Many times it felt like we were dancing around a giant elephant in the room, neither of us willing to acknowledge its existence. And it wasn't the behavioral changes that were the most difficult to talk about. It was my changed philosophy of life that proved to be a sticky, uncomfortable topic. Leaving religion causes one to rethink many other presuppositions, and come to vastly different conclusions than one had previously reached. And many times, believers assume that others share their particular worldview, whether the topic be the purpose of life, or current politics, or what constitutes proper moral behavior. And learning how to navigate these topics without causing offense requires a skill many don't possess. Defensiveness is a natural reaction when one feels their way of life is being questioned or challenged. Emotions tend to run high in these circumstances. So, most of the time, we avoided talking about anything of substance. And I was beginning to accept that this was the new 'normal'. What we once had was no more, and there was no going back. Call it collateral damage. Authenticity indeed comes at a price.

Then came that visit a few weeks ago, when my mom told me how much she had missed me. Then she bravely broached the subject that lay at the root of our disconnection. She told me about a conversation she'd had with a friend, who had been informed of my apostasy, and how they had both cried, grieving together my loss of faith. And, interestingly enough, that conversation did not offend or disturb me, but instead opened the door to honest communication. I decided in that moment that if we were going to have any kind of relationship at all, we each need to be free to express our true thoughts and feelings, without fear of offense. We need to be able to talk about those things that move us, and make us who we are at our core. I don't mind my mom 'bearing testimony' to me about the church, as I know that her testimony is an integral part of her. But in return, I need to feel free to talk about my own hard won convictions and beliefs.

As we began to converse, my mom, for the first time, asked me what some of my issues were with the church. I reminded her of what she had said to me in the beginning of our conversation, about how much she missed me, and missed being a part of my life. I told her that I had missed her as well, as she is my mom, the one and only person in my life with whom I have that particular connection. The mother/child relationship is unlike any other relationship in the world. I grew inside of her, attached to her physically and emotionally, closer to her than I will ever be to another living soul. Except for my own children, of course. I had always felt lucky to have a close relationship with my mom, as I know many people, my mom included, who have not had that same experience with their mothers. The maternal bond can be broken in a variety of ways, and frequently is. And I was lucky enough to not only love my mother, I liked her. I could share my life with her, my feelings and my experiences. We laughed together, a lot, and cried together on many occasions. As I said before, she gave me comfort, and counsel, and support. That's what a mom is, and what a mom does.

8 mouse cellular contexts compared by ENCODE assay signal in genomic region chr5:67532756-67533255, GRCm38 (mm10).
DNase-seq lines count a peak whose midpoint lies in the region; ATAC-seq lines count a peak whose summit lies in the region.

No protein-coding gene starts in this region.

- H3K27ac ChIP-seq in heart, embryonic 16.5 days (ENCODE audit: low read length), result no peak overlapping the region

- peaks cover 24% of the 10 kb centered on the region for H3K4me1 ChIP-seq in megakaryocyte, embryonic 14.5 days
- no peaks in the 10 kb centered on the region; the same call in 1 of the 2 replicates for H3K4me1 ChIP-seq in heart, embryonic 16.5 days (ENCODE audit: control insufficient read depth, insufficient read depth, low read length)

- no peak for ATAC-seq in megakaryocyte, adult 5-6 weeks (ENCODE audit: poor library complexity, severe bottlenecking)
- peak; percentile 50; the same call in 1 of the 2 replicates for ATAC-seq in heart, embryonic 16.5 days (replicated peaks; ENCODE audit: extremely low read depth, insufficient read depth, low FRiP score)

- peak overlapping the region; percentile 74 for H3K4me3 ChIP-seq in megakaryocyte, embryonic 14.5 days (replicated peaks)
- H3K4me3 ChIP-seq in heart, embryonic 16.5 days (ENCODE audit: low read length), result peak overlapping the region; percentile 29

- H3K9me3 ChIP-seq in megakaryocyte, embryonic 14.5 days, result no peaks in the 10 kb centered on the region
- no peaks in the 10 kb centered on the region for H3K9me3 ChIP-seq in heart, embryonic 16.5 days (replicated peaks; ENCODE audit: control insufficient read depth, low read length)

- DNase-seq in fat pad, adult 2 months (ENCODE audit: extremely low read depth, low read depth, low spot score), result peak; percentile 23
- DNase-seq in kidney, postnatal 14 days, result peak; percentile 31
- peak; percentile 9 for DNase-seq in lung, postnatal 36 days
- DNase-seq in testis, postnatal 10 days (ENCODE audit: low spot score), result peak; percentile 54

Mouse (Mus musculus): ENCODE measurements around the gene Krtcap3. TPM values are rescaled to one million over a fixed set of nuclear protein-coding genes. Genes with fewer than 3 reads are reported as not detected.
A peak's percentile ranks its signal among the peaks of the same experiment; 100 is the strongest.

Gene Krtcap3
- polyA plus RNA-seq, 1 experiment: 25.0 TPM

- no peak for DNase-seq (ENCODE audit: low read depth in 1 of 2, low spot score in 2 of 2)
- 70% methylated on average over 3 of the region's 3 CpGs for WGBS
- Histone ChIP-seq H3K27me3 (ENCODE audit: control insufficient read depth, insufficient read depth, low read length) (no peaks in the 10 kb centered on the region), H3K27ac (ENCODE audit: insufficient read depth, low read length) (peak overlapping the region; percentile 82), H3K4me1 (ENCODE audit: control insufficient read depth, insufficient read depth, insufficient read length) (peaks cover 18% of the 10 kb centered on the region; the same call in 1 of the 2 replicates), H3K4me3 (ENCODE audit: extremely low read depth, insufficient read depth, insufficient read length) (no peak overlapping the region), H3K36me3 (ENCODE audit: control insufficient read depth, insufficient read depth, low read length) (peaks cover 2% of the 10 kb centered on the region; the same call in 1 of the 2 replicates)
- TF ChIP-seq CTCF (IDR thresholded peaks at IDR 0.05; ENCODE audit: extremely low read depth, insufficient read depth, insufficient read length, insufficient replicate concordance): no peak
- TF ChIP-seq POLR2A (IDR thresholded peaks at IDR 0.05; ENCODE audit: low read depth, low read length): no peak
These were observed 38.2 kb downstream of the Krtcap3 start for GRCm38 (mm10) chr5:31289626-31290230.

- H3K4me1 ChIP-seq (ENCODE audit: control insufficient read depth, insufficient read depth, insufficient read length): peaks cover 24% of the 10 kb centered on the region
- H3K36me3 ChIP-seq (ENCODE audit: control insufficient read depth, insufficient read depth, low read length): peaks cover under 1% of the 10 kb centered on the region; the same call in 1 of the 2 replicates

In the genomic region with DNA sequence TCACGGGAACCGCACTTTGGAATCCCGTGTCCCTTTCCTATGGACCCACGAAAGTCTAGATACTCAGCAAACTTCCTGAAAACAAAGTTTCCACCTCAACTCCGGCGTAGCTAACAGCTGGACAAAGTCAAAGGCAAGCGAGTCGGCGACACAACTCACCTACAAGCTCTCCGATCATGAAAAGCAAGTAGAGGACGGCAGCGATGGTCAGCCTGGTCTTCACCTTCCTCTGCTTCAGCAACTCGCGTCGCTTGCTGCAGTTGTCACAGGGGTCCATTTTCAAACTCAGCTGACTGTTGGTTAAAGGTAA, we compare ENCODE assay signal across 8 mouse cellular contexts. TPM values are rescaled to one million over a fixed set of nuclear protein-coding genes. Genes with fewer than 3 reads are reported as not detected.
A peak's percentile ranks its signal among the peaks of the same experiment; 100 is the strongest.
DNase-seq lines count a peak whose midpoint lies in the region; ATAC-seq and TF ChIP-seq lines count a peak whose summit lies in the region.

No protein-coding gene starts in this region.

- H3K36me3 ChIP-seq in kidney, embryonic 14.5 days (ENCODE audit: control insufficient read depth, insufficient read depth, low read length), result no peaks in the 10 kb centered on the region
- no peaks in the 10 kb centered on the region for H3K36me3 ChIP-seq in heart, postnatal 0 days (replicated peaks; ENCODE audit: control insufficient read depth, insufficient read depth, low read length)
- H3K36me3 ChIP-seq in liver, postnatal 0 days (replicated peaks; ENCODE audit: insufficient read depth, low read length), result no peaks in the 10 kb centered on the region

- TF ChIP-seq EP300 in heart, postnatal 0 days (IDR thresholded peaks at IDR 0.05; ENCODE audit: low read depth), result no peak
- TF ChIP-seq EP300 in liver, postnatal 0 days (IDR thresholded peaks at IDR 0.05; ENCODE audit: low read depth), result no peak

Growing up in the church, I had been taught that I had a Mother in Heaven, who existed alongside my Father in Heaven. But she was never a part of our worship, we never prayed to her, we never even talked about her, other than the occasional brief mention of her existence. She was a silent partner to our Father. The only reason I've ever been given for this is that she was too sacred to be exposed to the vulgarities of humanity. And we were expected to become like her. But she wasn't really a mother, not in the truest sense of the word. She was not my mentor, nor my counselor, nor my friend. She was not there for me when I cried out in the 'dark night of the soul'. She did not send comfort my way when I struggled, or cried, or prayed. She was an absentee parent. She had no part in my spiritual upbringing. She existed only in a hymn. And once I allowed myself to consider her non-existence, I let go completely of any remaining belief in God himself. Without Her, I don't want Him.

So, when my mom told me how much she missed me, I asked her if she could envision an eternity separated from her children? Denied a presence in their lives, a place in their worship, simply for being 'too sacred'? Unable to comfort them, or counsel them, or just laugh with them at the absurdities of life? What part of this sounds like heaven?

My mom looked thoughtful, and said that she had never before considered this point. Then she added that she would just have faith in her Father in Heaven, and His plan. And I don't blame her. It is a frightening thing to consider the nature of our existence without heavenly parents. Faith in an interventional, personal God isn't an easy thing to let go.

But for me, if that is the only heaven offered, then I politely decline. The only kind of mother I want to be, is the kind of mother my mom is to me.